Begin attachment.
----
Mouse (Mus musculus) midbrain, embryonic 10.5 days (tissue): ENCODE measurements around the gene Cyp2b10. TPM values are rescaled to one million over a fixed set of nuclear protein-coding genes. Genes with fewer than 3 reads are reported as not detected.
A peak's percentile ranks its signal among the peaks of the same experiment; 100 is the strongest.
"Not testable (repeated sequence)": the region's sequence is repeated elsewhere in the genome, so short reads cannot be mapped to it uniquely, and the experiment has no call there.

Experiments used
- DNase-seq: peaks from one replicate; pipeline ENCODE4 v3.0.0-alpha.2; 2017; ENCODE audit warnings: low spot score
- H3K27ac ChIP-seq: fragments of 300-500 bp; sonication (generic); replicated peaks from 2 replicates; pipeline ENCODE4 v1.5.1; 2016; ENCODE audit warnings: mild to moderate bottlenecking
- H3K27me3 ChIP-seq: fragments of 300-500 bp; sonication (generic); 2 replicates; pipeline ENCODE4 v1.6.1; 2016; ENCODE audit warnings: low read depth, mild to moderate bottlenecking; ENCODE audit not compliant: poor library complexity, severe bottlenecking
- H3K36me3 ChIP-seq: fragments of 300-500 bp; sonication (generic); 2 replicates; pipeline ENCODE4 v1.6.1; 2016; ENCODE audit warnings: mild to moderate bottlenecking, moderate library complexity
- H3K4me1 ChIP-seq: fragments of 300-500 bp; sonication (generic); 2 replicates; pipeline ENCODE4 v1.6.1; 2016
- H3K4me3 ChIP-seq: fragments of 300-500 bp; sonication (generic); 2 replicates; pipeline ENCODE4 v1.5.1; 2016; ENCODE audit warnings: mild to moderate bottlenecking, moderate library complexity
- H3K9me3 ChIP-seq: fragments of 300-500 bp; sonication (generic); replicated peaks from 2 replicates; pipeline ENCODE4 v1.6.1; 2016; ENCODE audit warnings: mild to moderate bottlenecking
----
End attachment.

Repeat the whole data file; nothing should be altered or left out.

Mouse (Mus musculus) midbrain, embryonic 10.5 days (tissue): ENCODE measurements around the gene Cyp2b10. TPM values are rescaled to one million over a fixed set of nuclear protein-coding genes. Genes with fewer than 3 reads are reported as not detected.
A peak's percentile ranks its signal among the peaks of the same experiment; 100 is the strongest.
"Not testable (repeated sequence)": the region's sequence is repeated elsewhere in the genome, so short reads cannot be mapped to it uniquely, and the experiment has no call there.

Experiments used
- DNase-seq: peaks from one replicate; pipeline ENCODE4 v3.0.0-alpha.2; 2017; ENCODE audit warnings: low spot score
- H3K27ac ChIP-seq: fragments of 300-500 bp; sonication (generic); replicated peaks from 2 replicates; pipeline ENCODE4 v1.5.1; 2016; ENCODE audit warnings: mild to moderate bottlenecking
- H3K27me3 ChIP-seq: fragments of 300-500 bp; sonication (generic); 2 replicates; pipeline ENCODE4 v1.6.1; 2016; ENCODE audit warnings: low read depth, mild to moderate bottlenecking; ENCODE audit not compliant: poor library complexity, severe bottlenecking
- H3K36me3 ChIP-seq: fragments of 300-500 bp; sonication (generic); 2 replicates; pipeline ENCODE4 v1.6.1; 2016; ENCODE audit warnings: mild to moderate bottlenecking, moderate library complexity
- H3K4me1 ChIP-seq: fragments of 300-500 bp; sonication (generic); 2 replicates; pipeline ENCODE4 v1.6.1; 2016
- H3K4me3 ChIP-seq: fragments of 300-500 bp; sonication (generic); 2 replicates; pipeline ENCODE4 v1.5.1; 2016; ENCODE audit warnings: mild to moderate bottlenecking, moderate library complexity
- H3K9me3 ChIP-seq: fragments of 300-500 bp; sonication (generic); replicated peaks from 2 replicates; pipeline ENCODE4 v1.6.1; 2016; ENCODE audit warnings: mild to moderate bottlenecking